Betsy McCall in Post-Katrina NOLA Series

Digital paintings

Artist statement follows


Betsy 1, 2007
Betsy McCall in Post-Katrina NOLA series

Betsy 2, 2007
Betsy McCall in Post-Katrina NOLA series

Betsy 3, 2007
Betsy McCall in Post-Katrina NOLA series

Betsy 5, 2007
Betsy McCall in Post-Katrina NOLA series

In 2007, two years after Katrina, I did a series of 4 digital paintings titled "Betsy McCall, Ready for (Almost) Anything in Post Katrina NOLA". My initial concern with Katrina had been the disconnect from NOLA based on class and the victimization of the populations most vulnerable to such disasters, racially and economically. How this concern became blended with "models" posing amidst the ruins came about through several stages of thought.

First I should perhaps say something about the "how" of the images before getting into the "why". In 2006 I traveled through NOLA and coastal areas hard struck by Katrina that had received less attention in the news. My husband is a musician, and having visited NOLA numerous times I wanted to see what had transpired during the year, fully aware the devastation was still fresh and many still displaced, including many friends and relatives. My husband, though he was born in New Orleans, didn't grow up in New Orleans. However, his family had for generations been a coastal Louisiana family, he had relations in New Orleans whose homes had been rendered uninhabitable by Katrina and had been unable to return to NOLA as yet, and he had spent part of his youth in another area we knew to have been razed by Katrina. When we reached it we found that the neighborhood of his youth had been obliterated.

The base for these digital paintings are my 2006 photographs of NOLA and photos of a model that, unrelated to Katrina, had been uploaded to a website called Deviant Art.

Unless you're familiar with certain fashion and cultural icons of the 60s, it's perhaps unlikely that you might see a resemblance between the Deviant Art model and Jane Birkin. She's the woman on the far right in the blue, green and white dress. Not the best photo to use of her, and I shall change it out, but it is the one I happen to have screen-grabbed of her that is on my computer.

Jane Birkin was in the Antonioni film "Blow-up", which had a certain influence on this series of paintings. The film begins with a photographer disguising himself as a homeless man, for the purpose of gaining close access to and photographing individuals and settings outside his commercial territory as a fashion photographer. As the movie reveals, his real understanding of these individuals and settings is vacuous and his use of them is opportunistic. He is also an individual who tends toward abusive and misogynistic behavior with the women who model for him. The arc of a personal awakening for him in the film is when he inadvertently photographs something he wasn't intended to see. What seems his intentional intrusion on the intimate meeting of a man and a woman in a park turns out to be instead the unintentional capture of a murder scene, but he is helpless to make anyone believe him. His physical boundaries are threatened and he undergoes a certain psychic disintegration as he goes from being a victimizer to one who is victimized.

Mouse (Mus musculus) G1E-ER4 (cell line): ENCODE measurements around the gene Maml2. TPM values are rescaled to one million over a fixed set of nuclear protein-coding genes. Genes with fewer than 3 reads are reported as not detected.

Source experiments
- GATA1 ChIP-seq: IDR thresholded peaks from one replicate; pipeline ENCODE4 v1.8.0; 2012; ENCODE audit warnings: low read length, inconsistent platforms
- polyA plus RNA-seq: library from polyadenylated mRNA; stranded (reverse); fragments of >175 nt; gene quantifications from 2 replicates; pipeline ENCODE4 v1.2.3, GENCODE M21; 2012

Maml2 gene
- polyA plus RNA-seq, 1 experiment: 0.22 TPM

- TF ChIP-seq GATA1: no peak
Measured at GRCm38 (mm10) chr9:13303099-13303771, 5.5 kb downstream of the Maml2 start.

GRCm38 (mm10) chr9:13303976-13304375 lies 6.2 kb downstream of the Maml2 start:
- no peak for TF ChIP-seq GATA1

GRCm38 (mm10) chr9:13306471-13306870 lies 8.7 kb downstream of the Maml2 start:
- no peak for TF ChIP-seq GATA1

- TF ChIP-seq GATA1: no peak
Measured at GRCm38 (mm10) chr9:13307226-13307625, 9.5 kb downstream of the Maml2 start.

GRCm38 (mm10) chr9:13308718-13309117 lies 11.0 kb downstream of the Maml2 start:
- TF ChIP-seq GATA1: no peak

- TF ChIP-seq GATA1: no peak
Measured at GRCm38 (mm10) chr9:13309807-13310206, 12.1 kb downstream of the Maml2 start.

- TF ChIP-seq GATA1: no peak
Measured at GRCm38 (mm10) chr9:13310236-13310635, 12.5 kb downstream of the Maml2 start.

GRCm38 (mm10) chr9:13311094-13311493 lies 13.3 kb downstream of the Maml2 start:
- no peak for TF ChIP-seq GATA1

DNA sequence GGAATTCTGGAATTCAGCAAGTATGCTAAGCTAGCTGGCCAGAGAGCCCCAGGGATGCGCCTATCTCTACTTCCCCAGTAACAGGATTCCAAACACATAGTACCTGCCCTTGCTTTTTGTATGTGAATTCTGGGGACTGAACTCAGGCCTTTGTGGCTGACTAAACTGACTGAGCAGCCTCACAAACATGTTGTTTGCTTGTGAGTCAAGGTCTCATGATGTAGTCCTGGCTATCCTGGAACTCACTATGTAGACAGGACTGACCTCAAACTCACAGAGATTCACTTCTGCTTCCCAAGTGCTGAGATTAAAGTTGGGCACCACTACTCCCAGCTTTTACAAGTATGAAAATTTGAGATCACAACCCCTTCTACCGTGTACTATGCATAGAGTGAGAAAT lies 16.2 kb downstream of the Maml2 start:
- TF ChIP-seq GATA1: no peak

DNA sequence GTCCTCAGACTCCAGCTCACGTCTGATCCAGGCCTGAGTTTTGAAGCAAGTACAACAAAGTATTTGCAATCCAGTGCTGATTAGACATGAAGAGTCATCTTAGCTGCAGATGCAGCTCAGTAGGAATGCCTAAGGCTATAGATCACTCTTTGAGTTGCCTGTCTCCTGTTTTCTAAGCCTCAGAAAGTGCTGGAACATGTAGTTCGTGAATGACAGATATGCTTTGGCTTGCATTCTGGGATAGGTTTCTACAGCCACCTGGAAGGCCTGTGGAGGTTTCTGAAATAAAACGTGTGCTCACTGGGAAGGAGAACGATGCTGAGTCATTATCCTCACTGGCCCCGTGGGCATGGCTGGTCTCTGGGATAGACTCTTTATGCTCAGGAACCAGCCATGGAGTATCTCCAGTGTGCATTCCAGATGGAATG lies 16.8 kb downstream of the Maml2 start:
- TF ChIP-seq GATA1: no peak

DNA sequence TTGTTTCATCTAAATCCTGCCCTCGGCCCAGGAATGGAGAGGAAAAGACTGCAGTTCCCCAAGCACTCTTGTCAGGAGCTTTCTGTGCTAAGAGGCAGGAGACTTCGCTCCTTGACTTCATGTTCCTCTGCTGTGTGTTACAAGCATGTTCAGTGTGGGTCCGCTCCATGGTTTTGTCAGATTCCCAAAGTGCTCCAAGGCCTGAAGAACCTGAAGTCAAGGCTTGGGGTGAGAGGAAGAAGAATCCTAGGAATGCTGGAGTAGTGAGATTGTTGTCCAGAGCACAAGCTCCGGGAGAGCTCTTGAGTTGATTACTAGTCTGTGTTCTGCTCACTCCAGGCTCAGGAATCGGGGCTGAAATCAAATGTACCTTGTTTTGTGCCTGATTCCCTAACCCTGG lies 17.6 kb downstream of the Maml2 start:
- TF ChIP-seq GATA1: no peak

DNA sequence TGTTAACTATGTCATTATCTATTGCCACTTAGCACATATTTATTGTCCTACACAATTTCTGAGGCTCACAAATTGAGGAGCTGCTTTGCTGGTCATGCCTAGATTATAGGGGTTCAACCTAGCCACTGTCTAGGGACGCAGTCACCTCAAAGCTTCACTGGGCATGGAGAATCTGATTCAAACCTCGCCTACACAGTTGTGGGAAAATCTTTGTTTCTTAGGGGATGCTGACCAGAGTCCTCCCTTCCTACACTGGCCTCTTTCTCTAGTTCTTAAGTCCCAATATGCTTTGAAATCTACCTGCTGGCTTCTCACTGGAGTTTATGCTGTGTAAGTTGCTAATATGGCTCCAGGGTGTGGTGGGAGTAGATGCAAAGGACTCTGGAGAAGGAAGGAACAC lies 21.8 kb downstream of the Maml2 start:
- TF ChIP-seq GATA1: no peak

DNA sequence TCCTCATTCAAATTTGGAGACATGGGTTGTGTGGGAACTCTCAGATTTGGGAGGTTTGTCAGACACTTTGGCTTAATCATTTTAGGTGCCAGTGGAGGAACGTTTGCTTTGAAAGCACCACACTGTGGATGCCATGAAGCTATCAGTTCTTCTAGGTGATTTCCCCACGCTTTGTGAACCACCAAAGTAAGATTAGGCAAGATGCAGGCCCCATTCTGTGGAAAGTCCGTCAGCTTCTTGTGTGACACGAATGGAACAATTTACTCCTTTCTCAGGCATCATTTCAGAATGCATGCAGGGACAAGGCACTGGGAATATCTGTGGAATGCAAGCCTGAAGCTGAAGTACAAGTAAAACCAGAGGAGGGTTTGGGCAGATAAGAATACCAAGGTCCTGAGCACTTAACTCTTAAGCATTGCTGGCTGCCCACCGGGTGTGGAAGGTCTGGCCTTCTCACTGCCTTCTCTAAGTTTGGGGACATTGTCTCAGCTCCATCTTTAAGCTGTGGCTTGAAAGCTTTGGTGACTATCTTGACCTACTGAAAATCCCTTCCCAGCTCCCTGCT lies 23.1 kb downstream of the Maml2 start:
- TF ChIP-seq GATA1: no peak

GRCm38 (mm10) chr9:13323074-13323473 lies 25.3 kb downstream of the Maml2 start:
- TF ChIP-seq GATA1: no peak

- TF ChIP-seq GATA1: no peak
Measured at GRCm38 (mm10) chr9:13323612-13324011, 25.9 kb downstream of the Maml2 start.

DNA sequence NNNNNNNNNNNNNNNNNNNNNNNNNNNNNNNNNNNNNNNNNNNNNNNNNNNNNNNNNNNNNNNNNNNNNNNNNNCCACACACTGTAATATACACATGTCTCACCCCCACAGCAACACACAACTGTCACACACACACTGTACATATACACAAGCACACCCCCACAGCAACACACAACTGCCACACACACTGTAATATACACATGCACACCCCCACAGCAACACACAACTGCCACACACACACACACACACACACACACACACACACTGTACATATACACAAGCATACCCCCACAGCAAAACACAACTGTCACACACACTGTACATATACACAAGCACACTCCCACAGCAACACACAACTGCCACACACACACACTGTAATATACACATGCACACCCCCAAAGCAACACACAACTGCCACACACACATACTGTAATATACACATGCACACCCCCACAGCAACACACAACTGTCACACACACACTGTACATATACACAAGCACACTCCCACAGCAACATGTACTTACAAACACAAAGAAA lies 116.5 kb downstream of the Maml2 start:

As I looked at my photographs of New Orleans, it occurred to me that such a scene was going to be opportunistically reframed into fashion photo shoots in the future.

Much about Hurricane Katrina centers on preparedness, this preparedness didn't happen, and why did it not.

I was not a child who played with dolls, but I flashed back on a time when, at the age of five, I went through a brief fascination with Betsy McCall paper dolls, making my own and drawing and cutting out clothing for them. The message, as with Barbie, was that preparedness was nine-tenths being able to have the right clothes. Every situation demanded the proper attire for survival. This was so impressed that it seemed as though, with the just-right clothing and shoes, the appropriate "look", one could survive anything. What one learns as one becomes a little older is that clothing and fashion demand money. Of course. The appropriate style for survival means having the wealth, but this is often only conveyed indirectly.

If one had only the bank account, investments, savings, then one would be prepared.

If one had only the right job.

If one had only the right education.

If one had only made use of their opportunities.

If one had only done this.

If one had only done that.

If only...then one wouldn't have died. One would have had the wealth, and the rights and privileges accorded wealth, to survive.

Fashion and the idea of a fashion shoot in the midst of devastation may seem a surface approach to take to the problems of privilege, but fashion and style are high stakes propositions especially for those without money. Our culture is inundated with images of not only that which makes a person worth-while, but that which makes one a "person", and those things which grant the right to be a "person" are afforded by privilege and wealth.